The dream of reconnecting the two halves of East Palo Alto divided by Highway 101 with a bicycle/pedestrian bridge moved one step closer to reality last month with the release of the project’s draft feasibility study [PDF].
Alta Planning + Design, which conducted the $300,000 study, examined five different possible alignments for the bridge, which are estimated to cost between $6.5 million and $9.5 million to design and construct. According to Alta’s estimates, the bridge would be used for 130,000 to 230,000 trips per year (350 to 630 per day) — an unusually high volume for bike/ped bridges due to the dense residential and commercial development on either side of the highway.
EPA City Council members who reviewed the study at a meeting last Tuesday didn’t indicate a preference for any of the bridge designs, though all four of those present voiced their support for the project (one, David Woods, was absent).
“The current overpass over the 101 freeway is not safe,” said Council Member Laura Martinez. “I see this project as a solution to get our residents across town. This is a major connection for our residents to get to schools, shopping, our grocery store. This overcrossing encourages walking and biking.”
When planners gathered input on the project at a series of community meetings last year, “issues of traffic safety rose immediately to the top,” said Alta’s Casey Hildreth.
As Mayor Ruben Abrica noted, East Palo Alto is one of the last Peninsula cities divided by Highway 101 to receive a bicycle/pedestrian bridge. “There has been a pedestrian bridge in Menlo Park, there has been a pedestrian bridge in Palo Alto, for many years. We are the only ones who don’t have one,” he said. “It’s good for business, it helps children get to school, it connects us more to the surrounding communities, and to the Bay.”
On the west side of 101, the various options would either place the bridge ramp along West Bayshore Road (a frontage road) with the entrance at Newell Road, or on a vacant, privately-owned parcel where the two roads intersect.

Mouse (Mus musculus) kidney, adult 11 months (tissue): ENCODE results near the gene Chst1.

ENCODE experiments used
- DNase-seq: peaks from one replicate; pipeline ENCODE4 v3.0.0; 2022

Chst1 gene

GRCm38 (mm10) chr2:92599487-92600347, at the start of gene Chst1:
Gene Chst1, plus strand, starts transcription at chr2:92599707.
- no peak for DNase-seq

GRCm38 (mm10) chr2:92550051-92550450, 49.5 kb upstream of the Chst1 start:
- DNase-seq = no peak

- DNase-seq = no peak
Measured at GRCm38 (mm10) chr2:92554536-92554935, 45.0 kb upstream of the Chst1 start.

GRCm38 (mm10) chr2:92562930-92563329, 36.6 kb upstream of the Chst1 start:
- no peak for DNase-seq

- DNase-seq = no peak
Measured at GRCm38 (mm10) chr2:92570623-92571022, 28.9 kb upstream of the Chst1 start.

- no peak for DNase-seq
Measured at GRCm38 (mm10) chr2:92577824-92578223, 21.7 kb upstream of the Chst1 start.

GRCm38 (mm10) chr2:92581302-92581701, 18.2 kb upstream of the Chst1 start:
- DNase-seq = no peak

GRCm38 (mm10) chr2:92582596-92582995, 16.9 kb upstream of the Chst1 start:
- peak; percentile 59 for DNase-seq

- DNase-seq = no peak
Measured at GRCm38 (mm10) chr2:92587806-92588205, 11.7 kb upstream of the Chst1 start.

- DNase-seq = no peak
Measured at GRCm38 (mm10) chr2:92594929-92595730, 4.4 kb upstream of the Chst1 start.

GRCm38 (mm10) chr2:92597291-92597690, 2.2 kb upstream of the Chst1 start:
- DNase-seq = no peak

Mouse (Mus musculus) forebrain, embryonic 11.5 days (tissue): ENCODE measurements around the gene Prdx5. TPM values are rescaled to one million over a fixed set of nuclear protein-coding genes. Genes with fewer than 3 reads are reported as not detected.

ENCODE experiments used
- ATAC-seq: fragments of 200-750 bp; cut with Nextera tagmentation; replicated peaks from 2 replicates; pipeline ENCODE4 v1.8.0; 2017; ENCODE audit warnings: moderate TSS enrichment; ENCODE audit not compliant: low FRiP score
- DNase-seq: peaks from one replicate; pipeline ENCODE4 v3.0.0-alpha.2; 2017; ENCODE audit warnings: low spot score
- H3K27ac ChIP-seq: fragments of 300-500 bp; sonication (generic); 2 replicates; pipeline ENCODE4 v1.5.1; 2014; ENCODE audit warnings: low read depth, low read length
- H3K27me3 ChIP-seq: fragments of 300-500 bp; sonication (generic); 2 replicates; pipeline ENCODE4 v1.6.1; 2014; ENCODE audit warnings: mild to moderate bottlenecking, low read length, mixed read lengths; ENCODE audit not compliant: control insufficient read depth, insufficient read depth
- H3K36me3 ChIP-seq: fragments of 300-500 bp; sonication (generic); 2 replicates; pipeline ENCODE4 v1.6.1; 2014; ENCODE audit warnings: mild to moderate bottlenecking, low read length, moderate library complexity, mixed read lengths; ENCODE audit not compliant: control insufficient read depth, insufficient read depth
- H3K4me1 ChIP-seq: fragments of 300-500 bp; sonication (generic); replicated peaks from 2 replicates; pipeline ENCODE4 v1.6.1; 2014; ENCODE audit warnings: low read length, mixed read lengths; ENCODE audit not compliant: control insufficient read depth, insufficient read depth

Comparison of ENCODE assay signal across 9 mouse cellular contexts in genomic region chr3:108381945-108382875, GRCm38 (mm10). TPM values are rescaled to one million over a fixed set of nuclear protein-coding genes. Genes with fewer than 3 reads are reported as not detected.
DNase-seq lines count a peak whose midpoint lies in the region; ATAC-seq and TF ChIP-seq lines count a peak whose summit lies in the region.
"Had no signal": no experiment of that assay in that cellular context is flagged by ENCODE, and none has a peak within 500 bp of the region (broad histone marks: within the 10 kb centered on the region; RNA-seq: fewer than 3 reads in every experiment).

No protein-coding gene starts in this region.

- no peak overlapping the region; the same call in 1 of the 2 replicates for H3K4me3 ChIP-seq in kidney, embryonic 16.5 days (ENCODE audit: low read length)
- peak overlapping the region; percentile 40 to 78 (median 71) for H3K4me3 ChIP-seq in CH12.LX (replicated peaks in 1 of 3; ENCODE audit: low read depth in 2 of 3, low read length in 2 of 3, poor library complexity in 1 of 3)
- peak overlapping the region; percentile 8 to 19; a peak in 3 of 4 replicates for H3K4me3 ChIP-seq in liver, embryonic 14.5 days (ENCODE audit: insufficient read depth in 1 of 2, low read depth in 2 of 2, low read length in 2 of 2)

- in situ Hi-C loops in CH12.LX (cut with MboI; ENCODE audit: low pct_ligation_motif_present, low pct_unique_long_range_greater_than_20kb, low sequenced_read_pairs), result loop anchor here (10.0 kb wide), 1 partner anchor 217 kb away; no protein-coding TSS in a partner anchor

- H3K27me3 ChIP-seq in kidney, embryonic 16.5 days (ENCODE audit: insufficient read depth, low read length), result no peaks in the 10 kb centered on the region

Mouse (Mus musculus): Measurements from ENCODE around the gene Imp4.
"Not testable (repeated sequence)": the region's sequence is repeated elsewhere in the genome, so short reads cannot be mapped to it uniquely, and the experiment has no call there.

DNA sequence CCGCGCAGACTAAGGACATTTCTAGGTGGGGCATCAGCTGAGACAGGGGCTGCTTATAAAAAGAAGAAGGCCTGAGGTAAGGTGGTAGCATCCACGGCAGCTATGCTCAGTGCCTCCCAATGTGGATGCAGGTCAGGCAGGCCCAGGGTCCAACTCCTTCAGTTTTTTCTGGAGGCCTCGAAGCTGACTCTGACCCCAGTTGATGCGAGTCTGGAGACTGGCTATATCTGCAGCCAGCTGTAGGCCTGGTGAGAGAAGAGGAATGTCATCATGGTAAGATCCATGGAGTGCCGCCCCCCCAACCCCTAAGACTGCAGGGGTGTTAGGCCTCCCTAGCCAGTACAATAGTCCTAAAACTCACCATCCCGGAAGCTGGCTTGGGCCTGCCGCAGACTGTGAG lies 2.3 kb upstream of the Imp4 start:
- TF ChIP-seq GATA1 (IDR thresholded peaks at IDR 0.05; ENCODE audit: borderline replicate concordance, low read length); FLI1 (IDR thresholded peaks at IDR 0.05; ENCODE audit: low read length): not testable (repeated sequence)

Placing the western ramp on the vacant parcel would allow the city to create a new public park there — the first in East Palo Alto on the west side of 101. The parcel was also recommended as a potential location for a future water well and storage tank that the city aims to build.
However, that land is owned by the Young family, which told the City Council that they are not interested in selling it to the city. Ken Young explained that since 1955, the city has already invoked eminent domain twice in order to make room for the highway and for Newell Road, destroying his family’s flower business. “This cut our property in half, making it impossible to grow flowers,” he said.
Planning Commissioner Bernardo Huerta said the city should avoid acquiring private land for the bridge project because “that will trigger a price war. It’ll be property you can’t afford.”
Placing the ramp on the frontage road would avoid delays and costs associated with acquiring private property. The three most recently constructed bike/ped bridges nearby, over Highways 101 and 237 at Sunnyvale’s Borregas Avenue (built in 2009), and over 101 at Menlo Park’s Ringwood Avenue (built in 2012) make use of frontage-road ramps on both sides.
All the options analyzed by Alta include a 12-foot-wide bridge — the same width as the bike/ped bridges over Highway 101 in Burlingame at Broadway and the one built over Highway 280 in Cupertino at Mary Avenue — both of which opened in 2009.
Of the five alternatives, Alta recommended two — known as Alignment 1 and Alignment 4 — that include portions which exceed the maximum 5 percent slope recommended by Caltrans to ensure accessibility for children, seniors, and people with disabilities. These designs would use the same land for the bridge entrances: the private parcel at West Bayshore Road and Newell Road for the western ramp and a small city-owned parcel at East Bayshore Road and Clarke Avenue for the eastern ramp. Alignment 1 would be longer and less steep than Alignment 4, and would require the removal of 18 to 20 parking spaces because its ramps would stretch along the frontage roads in order to reduce its slope. Alignment 4 might entail removing one or two parking spaces for optimal column placement.
Another option, Alignment 2, would only use public land for the western ramp, includes frontage-road ramps and would be the least expensive to construct. However, it would require putting more of PG&E’s overhead power lines underground compared to other alignments, adding two to five years to the project’s timeline, according to the study.
Estimated construction costs range between $6.5 and $9.3 million, depending on the design. For each option, costs would increased as much as $1.4 million if the city opts for a “signature” bridge design, like the suspension bridges over I-80 at Berkeley’s University Avenue and Cupertino’s Mary Avenue bridge over Highway 280.
Construction is expected to take a year and a half and begin no sooner than 2018.